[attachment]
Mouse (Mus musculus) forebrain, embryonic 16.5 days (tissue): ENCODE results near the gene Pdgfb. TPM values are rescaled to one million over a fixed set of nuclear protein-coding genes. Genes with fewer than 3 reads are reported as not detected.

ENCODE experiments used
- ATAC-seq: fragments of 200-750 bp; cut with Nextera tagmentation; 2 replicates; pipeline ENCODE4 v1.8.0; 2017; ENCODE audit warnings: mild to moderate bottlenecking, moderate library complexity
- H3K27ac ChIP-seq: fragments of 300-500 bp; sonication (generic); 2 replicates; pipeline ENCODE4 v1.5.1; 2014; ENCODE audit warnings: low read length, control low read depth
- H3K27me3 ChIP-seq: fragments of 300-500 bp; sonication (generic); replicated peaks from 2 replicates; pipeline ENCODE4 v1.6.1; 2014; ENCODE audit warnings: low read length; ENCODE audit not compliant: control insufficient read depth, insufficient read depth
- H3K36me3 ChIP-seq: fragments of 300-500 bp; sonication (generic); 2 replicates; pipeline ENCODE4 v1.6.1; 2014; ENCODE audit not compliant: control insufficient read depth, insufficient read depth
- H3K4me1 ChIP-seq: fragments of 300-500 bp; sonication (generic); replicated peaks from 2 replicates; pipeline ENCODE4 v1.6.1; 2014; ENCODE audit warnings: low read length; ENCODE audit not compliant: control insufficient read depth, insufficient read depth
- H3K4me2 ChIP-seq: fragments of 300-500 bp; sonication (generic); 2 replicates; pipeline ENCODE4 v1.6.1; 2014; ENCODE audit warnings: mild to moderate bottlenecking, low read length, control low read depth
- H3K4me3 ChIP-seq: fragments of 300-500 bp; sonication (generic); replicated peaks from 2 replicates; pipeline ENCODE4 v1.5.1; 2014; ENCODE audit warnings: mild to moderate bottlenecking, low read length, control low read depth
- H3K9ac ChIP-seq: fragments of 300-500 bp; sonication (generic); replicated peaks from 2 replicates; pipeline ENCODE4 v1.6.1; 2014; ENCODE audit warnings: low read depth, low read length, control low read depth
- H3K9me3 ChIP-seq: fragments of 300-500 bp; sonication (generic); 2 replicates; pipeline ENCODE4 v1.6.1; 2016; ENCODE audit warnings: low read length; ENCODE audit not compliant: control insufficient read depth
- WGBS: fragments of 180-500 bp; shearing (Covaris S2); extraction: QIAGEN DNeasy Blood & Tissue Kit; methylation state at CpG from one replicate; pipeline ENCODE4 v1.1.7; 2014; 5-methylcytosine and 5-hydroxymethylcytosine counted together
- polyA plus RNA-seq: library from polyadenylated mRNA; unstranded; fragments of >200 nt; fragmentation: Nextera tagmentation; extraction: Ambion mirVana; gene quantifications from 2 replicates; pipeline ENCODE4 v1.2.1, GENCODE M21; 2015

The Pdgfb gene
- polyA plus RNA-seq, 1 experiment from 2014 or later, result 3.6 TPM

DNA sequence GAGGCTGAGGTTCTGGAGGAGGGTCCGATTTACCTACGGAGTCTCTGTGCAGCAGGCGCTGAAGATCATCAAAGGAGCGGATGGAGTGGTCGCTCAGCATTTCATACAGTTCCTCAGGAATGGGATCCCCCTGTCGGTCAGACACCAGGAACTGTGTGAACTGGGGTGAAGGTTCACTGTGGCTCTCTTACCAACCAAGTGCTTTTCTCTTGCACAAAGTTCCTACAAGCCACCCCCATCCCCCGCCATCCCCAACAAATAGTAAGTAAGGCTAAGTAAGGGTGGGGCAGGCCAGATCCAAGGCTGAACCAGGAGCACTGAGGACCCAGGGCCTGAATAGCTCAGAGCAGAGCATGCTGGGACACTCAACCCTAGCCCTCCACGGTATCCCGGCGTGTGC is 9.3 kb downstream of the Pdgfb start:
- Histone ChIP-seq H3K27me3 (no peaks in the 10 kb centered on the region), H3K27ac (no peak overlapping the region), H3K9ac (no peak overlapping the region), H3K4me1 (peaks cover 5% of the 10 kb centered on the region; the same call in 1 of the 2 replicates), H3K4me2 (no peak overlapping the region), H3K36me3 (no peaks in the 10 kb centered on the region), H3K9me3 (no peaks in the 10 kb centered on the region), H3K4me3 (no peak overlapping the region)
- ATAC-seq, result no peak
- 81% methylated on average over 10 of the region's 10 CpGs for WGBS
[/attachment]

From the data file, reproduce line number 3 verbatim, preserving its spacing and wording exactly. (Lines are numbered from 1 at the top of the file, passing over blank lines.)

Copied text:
- ATAC-seq: fragments of 200-750 bp; cut with Nextera tagmentation; 2 replicates; pipeline ENCODE4 v1.8.0; 2017; ENCODE audit warnings: mild to moderate bottlenecking, moderate library complexity